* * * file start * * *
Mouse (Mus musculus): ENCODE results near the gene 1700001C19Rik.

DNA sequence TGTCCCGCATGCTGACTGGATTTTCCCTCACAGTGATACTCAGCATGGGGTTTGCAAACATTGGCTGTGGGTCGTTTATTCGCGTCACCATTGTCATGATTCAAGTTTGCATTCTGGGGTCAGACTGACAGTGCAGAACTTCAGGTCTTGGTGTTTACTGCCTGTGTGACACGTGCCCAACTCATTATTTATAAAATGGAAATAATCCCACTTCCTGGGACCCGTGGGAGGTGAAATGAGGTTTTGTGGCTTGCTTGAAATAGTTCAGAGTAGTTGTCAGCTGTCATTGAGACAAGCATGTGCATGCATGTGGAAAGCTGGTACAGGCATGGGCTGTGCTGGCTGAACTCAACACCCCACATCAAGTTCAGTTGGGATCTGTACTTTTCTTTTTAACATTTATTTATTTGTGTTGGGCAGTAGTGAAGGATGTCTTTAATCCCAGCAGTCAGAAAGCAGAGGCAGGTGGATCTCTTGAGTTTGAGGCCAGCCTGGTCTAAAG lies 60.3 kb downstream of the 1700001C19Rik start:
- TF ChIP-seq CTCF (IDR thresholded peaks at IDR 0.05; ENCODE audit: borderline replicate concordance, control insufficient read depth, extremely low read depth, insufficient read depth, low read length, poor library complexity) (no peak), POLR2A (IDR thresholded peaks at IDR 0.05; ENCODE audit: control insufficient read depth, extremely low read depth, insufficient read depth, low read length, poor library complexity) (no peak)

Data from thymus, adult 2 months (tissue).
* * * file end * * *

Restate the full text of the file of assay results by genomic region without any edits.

Mouse (Mus musculus): ENCODE results near the gene 1700001C19Rik.

DNA sequence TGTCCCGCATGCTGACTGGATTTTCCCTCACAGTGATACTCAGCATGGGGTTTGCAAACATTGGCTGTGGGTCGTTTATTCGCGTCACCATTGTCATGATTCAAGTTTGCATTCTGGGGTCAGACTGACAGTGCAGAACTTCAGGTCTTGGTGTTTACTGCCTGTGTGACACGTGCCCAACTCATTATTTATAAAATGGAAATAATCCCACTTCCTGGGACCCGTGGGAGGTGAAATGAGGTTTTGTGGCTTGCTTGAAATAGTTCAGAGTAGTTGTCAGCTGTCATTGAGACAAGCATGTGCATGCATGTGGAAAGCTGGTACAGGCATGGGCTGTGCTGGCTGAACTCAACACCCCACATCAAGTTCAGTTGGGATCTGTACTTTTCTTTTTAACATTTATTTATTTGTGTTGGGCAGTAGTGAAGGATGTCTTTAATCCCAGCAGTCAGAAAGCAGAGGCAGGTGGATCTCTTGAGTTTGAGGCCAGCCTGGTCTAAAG lies 60.3 kb downstream of the 1700001C19Rik start:
- TF ChIP-seq CTCF (IDR thresholded peaks at IDR 0.05; ENCODE audit: borderline replicate concordance, control insufficient read depth, extremely low read depth, insufficient read depth, low read length, poor library complexity) (no peak), POLR2A (IDR thresholded peaks at IDR 0.05; ENCODE audit: control insufficient read depth, extremely low read depth, insufficient read depth, low read length, poor library complexity) (no peak)

Data from thymus, adult 2 months (tissue).